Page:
When it comes to our personal finances, many of us are guilty of over-complicating things. We spend too much time worrying about trivial things:
Should we give up our morning coffee? Which local petrol station has the cheapest fuel? How much should we spend on our best friend’s birthday present?
We get so caught up in the small things, that we forget about the bigger picture, the fundamentals. In this post we’re going to discuss 5 personal finance fundamentals that we all need to be reminded of every so often
1. Earn more than you spend
Whilst this may seem blindingly obvious, it’s something that many of us tend to overlook. Browse any personal finance forum and you’ll see threads littered with people looking for tips on how they can save for a home, pay off their student loan or simply improve their financial situation. Whilst there may be certain ‘money hacks’ or ‘shortcuts’ that can help, it all boils down to money in vs. money out.
Calculate how much you earn each month then make sure you don’t exceed that. The less you spend, the more you save.
2. Budgeting is beneficial
For most people, drawing up a monthly budget will be beneficial for money management. Budgets give you a better understanding of much you’re earning and how much you’re spending. They allow you to highlight any areas where you’re haemorrhaging cash and act accordingly.
The issue that many have is that they expect budgeting alone to improve their finances whereas it is in-fact the action that you take once you’ve created the budget that improves your finances.
Focus less on the execution and more on the subsequent actions.
3. Prioritise debt over spending and saving
A lot of us are guilty of being impatient when it comes to saving, and it’s easy to see why. Everyone has their own motivation for saving money. Some may be saving to get on the property ladders, others may be saving for a new car. Regardless, having savings is the ultimate safeguard against financial emergencies.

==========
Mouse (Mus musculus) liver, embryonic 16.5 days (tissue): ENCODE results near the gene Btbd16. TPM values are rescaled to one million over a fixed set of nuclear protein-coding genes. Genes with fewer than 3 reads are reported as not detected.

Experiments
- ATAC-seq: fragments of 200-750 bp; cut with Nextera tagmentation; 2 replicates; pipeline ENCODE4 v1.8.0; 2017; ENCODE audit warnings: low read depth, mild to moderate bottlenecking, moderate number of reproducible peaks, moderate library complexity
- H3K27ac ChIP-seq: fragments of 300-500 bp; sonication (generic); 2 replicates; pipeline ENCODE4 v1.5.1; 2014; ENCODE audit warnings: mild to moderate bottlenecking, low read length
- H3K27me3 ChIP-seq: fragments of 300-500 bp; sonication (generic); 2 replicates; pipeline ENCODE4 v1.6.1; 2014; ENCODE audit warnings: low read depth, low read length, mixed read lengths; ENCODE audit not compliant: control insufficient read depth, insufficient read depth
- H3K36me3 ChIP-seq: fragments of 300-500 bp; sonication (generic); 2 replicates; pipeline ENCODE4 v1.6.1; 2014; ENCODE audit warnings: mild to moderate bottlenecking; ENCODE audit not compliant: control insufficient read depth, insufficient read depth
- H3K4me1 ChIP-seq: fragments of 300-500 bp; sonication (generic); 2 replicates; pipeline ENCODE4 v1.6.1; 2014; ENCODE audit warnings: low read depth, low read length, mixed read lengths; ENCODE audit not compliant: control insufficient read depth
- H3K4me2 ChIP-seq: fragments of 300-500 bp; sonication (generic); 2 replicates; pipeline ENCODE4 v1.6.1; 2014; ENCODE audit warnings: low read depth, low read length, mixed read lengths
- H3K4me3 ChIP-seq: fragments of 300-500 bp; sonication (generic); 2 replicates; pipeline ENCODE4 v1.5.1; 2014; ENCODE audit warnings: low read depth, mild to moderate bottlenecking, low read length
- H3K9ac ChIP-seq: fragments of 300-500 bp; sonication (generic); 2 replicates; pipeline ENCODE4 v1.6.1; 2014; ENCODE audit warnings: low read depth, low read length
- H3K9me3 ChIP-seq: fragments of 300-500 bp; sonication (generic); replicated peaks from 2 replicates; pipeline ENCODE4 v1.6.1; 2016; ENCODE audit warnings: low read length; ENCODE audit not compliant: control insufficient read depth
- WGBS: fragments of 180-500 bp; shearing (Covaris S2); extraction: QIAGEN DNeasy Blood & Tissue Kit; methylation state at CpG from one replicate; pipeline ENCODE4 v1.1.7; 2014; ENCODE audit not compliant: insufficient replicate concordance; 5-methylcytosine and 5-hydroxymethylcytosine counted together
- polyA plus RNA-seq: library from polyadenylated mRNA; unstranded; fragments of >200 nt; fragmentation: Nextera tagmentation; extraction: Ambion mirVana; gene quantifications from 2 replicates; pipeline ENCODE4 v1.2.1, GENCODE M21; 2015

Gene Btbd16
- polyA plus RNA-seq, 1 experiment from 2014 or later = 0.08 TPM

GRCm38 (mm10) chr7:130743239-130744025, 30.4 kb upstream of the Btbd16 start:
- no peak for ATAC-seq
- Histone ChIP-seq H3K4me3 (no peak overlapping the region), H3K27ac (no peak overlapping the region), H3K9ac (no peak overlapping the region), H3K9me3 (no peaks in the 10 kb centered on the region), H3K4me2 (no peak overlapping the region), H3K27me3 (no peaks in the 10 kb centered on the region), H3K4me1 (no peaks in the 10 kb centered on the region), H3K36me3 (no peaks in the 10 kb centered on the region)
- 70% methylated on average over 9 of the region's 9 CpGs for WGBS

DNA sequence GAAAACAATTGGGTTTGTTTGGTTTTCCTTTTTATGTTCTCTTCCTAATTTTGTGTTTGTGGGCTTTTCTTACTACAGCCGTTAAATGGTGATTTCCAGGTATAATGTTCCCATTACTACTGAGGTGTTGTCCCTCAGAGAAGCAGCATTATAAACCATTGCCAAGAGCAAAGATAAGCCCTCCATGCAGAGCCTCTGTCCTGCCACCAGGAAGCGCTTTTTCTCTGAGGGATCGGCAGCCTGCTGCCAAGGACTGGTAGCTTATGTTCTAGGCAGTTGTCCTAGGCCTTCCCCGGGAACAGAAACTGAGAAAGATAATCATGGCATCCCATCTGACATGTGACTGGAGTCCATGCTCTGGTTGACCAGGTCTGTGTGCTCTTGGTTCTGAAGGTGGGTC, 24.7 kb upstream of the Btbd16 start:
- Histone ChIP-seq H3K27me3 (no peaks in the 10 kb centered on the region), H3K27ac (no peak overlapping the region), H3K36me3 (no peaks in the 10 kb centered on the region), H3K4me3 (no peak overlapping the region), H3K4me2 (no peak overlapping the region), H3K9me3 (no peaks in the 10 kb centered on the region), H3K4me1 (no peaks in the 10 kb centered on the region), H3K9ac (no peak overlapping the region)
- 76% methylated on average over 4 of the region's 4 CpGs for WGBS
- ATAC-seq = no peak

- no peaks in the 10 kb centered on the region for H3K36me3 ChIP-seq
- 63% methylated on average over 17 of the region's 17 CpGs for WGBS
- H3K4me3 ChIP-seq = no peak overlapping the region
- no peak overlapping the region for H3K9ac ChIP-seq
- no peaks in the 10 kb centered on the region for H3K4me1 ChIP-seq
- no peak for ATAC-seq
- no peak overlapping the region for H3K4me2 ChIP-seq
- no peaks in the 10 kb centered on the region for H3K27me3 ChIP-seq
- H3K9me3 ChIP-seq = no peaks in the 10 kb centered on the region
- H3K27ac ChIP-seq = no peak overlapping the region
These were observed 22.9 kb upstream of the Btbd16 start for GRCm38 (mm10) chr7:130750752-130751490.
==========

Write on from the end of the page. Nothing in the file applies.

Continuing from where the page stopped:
One major mistake that many of us make is prioritising saving over paying off debt which, regardless of its size, should always be your number one priority.
In simple terms debt costs money, savings don’t. So whilst you may feel better about the fact that you’re putting money into savings each month, the reality could be that you’re spinning your wheels.
Essentially, the interest you pay on your outstanding debt will be swallowing a portion of your savings. Don’t let this happen – clear debt first, save money second.
4. Automate your finances where possible
In a world where money seems to hold such power, it’s important to forget about our most precious asset, time, nd let’s be honest, none of us want to be spending our precious time worrying about money.
This is where financial automation comes in.
With the introduction of the internet, and subsequent launch of online banking systems, we now have the power to automate almost every aspect of our finances. Invest time into automating your finances now to save you time in the long run.
5. Expect financial emergencies
Positivity is hugely beneficial in all walks of life however, one area where ‘expecting the worst’ can be beneficial, is your finances. Financial emergencies happen, and frankly, they happen more often than we’d hope. The car fails its MOT, your key snaps in the lock, your boiler is on the blink. Fixing these things cost money, money that many of us simply do not have on-hand.
Creating an emergency fund is one of the least attractive motivations for saving money, but one that will probably have the most positive impact on your finances.
How much should you look to save for an emergency fund? Generally, 3 x your monthly income is enough, however even a couple of hundred pounds will be beneficial.